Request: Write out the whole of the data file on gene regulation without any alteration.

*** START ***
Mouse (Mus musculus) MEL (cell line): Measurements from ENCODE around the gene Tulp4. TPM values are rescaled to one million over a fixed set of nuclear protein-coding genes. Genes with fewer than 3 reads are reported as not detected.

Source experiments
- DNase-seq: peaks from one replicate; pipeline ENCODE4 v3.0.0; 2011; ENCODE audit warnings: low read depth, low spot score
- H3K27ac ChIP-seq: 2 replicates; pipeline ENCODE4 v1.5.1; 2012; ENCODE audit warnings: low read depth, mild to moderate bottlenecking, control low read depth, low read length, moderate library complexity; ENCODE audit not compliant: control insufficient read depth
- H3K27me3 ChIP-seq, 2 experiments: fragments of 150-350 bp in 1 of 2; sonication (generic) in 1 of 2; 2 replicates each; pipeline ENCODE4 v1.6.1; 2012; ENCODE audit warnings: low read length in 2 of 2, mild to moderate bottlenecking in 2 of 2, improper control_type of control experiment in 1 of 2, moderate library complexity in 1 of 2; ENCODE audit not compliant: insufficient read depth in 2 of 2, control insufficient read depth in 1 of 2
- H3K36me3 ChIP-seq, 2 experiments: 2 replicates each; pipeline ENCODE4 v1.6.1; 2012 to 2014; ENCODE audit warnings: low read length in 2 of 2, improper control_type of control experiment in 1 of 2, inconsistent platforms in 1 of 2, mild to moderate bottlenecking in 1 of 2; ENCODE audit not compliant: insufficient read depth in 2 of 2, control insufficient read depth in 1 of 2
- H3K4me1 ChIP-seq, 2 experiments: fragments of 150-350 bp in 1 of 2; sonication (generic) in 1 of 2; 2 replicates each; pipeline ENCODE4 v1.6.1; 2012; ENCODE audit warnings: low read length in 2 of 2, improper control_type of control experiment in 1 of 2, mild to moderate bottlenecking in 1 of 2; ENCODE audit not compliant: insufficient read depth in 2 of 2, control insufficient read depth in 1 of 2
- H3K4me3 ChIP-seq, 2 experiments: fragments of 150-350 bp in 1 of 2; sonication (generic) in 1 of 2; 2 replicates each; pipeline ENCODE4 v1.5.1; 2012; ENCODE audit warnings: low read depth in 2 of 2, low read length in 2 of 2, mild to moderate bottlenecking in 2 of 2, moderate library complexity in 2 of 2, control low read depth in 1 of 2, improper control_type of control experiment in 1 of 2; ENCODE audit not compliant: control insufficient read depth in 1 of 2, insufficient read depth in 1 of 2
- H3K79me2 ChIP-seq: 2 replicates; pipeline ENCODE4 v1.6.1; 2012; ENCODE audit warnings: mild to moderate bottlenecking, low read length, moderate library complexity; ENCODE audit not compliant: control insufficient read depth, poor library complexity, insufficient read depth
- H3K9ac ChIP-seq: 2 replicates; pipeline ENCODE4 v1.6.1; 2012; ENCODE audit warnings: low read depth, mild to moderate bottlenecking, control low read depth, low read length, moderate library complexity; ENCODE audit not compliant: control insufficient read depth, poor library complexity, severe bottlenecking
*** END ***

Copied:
Mouse (Mus musculus) MEL (cell line): Measurements from ENCODE around the gene Tulp4. TPM values are rescaled to one million over a fixed set of nuclear protein-coding genes. Genes with fewer than 3 reads are reported as not detected.

Source experiments
- DNase-seq: peaks from one replicate; pipeline ENCODE4 v3.0.0; 2011; ENCODE audit warnings: low read depth, low spot score
- H3K27ac ChIP-seq: 2 replicates; pipeline ENCODE4 v1.5.1; 2012; ENCODE audit warnings: low read depth, mild to moderate bottlenecking, control low read depth, low read length, moderate library complexity; ENCODE audit not compliant: control insufficient read depth
- H3K27me3 ChIP-seq, 2 experiments: fragments of 150-350 bp in 1 of 2; sonication (generic) in 1 of 2; 2 replicates each; pipeline ENCODE4 v1.6.1; 2012; ENCODE audit warnings: low read length in 2 of 2, mild to moderate bottlenecking in 2 of 2, improper control_type of control experiment in 1 of 2, moderate library complexity in 1 of 2; ENCODE audit not compliant: insufficient read depth in 2 of 2, control insufficient read depth in 1 of 2
- H3K36me3 ChIP-seq, 2 experiments: 2 replicates each; pipeline ENCODE4 v1.6.1; 2012 to 2014; ENCODE audit warnings: low read length in 2 of 2, improper control_type of control experiment in 1 of 2, inconsistent platforms in 1 of 2, mild to moderate bottlenecking in 1 of 2; ENCODE audit not compliant: insufficient read depth in 2 of 2, control insufficient read depth in 1 of 2
- H3K4me1 ChIP-seq, 2 experiments: fragments of 150-350 bp in 1 of 2; sonication (generic) in 1 of 2; 2 replicates each; pipeline ENCODE4 v1.6.1; 2012; ENCODE audit warnings: low read length in 2 of 2, improper control_type of control experiment in 1 of 2, mild to moderate bottlenecking in 1 of 2; ENCODE audit not compliant: insufficient read depth in 2 of 2, control insufficient read depth in 1 of 2
- H3K4me3 ChIP-seq, 2 experiments: fragments of 150-350 bp in 1 of 2; sonication (generic) in 1 of 2; 2 replicates each; pipeline ENCODE4 v1.5.1; 2012; ENCODE audit warnings: low read depth in 2 of 2, low read length in 2 of 2, mild to moderate bottlenecking in 2 of 2, moderate library complexity in 2 of 2, control low read depth in 1 of 2, improper control_type of control experiment in 1 of 2; ENCODE audit not compliant: control insufficient read depth in 1 of 2, insufficient read depth in 1 of 2
- H3K79me2 ChIP-seq: 2 replicates; pipeline ENCODE4 v1.6.1; 2012; ENCODE audit warnings: mild to moderate bottlenecking, low read length, moderate library complexity; ENCODE audit not compliant: control insufficient read depth, poor library complexity, insufficient read depth
- H3K9ac ChIP-seq: 2 replicates; pipeline ENCODE4 v1.6.1; 2012; ENCODE audit warnings: low read depth, mild to moderate bottlenecking, control low read depth, low read length, moderate library complexity; ENCODE audit not compliant: control insufficient read depth, poor library complexity, severe bottlenecking